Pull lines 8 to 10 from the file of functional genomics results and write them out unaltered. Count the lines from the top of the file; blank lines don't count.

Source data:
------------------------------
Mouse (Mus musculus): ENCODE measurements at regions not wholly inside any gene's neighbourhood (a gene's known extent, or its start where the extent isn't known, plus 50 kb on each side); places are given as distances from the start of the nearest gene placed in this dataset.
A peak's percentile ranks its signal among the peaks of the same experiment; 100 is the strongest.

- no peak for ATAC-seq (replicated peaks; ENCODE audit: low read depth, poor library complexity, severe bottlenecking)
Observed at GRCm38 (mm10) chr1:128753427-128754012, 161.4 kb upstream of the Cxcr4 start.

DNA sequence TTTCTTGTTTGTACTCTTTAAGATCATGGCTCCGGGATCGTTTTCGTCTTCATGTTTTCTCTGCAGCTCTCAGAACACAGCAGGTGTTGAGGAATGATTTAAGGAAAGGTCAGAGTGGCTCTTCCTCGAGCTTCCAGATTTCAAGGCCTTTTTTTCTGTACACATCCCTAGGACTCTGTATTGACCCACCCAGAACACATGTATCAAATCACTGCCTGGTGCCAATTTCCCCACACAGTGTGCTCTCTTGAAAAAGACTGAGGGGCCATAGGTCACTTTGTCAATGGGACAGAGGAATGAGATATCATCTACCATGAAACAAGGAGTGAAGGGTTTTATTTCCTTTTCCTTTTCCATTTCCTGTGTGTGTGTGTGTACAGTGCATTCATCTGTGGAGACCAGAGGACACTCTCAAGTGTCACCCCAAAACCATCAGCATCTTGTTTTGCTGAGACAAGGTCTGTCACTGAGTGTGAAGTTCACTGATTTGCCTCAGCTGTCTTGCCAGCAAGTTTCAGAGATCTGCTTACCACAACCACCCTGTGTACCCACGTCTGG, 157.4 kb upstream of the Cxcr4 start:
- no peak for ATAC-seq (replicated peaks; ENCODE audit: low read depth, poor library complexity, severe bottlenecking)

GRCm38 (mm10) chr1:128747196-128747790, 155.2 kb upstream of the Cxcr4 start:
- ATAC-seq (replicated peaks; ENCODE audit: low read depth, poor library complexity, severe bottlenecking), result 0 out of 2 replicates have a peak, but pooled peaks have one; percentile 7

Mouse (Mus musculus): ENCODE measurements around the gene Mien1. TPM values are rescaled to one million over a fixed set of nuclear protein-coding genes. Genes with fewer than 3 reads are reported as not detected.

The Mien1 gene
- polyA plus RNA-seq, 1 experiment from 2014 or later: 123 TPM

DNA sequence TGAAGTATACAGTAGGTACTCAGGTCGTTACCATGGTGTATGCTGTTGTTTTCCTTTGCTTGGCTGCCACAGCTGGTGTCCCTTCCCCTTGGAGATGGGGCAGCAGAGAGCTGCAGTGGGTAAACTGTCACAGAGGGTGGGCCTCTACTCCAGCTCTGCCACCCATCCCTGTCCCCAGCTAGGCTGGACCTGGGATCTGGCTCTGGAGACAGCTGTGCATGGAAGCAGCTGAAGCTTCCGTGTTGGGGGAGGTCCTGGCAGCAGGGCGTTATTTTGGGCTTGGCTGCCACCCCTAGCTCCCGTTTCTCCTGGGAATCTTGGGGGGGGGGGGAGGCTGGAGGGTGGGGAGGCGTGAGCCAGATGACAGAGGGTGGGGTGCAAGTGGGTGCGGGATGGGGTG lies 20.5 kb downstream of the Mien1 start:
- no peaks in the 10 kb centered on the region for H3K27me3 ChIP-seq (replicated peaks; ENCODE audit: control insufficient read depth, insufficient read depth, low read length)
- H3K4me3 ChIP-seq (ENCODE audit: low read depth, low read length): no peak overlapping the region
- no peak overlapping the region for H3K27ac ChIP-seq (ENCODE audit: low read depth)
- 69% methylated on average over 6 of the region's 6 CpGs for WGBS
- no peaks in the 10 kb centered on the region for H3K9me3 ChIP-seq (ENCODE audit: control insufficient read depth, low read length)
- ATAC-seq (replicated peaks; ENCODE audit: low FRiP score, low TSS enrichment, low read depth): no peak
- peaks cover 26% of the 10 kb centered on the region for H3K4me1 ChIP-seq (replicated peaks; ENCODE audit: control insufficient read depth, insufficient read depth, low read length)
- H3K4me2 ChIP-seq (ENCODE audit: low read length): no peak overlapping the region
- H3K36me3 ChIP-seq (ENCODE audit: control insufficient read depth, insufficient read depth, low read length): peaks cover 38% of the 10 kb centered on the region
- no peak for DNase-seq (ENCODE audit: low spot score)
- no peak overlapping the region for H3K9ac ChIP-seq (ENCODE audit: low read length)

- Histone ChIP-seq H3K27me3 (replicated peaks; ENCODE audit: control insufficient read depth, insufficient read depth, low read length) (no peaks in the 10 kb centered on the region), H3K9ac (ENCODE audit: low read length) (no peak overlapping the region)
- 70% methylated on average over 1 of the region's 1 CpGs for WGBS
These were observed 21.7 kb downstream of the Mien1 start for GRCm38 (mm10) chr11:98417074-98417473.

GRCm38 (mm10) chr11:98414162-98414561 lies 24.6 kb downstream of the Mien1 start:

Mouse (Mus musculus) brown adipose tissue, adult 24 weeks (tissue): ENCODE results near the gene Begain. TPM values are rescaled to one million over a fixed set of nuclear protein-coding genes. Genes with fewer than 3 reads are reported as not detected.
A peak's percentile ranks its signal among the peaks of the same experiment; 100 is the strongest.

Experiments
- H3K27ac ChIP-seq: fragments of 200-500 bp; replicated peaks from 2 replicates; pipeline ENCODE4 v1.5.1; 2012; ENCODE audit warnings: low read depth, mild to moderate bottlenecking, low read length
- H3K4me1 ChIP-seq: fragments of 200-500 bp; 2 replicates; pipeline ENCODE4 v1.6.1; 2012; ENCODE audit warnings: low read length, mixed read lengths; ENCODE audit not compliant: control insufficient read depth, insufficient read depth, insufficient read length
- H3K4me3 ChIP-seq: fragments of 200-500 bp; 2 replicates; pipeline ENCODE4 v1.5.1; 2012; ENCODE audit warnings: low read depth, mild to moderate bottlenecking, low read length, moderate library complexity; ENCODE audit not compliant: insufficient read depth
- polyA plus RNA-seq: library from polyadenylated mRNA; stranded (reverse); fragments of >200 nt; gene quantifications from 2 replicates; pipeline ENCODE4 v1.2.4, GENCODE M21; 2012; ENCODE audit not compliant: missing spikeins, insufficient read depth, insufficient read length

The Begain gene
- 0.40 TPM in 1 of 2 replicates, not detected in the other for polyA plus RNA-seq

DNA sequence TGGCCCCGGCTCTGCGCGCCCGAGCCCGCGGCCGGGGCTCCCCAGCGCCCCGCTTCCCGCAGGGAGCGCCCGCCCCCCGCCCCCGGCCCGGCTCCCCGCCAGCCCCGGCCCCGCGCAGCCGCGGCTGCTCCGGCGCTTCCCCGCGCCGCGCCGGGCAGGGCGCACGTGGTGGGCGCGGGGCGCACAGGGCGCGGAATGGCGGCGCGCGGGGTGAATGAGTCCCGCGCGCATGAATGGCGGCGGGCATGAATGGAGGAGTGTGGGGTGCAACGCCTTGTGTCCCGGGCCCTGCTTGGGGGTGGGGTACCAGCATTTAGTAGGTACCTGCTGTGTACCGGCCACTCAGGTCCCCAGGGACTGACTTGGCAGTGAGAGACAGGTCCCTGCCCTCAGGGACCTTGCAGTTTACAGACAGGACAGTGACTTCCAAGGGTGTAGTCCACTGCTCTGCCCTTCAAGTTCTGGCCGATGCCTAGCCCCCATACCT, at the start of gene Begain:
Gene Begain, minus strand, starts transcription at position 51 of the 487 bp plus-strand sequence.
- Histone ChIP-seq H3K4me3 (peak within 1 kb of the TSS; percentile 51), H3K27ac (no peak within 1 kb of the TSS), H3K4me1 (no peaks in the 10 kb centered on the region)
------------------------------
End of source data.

- ATAC-seq (replicated peaks; ENCODE audit: low read depth, poor library complexity, severe bottlenecking), result 0 out of 2 replicates have a peak, but pooled peaks have one; percentile 7

Mouse (Mus musculus): ENCODE measurements around the gene Mien1. TPM values are rescaled to one million over a fixed set of nuclear protein-coding genes. Genes with fewer than 3 reads are reported as not detected.

The Mien1 gene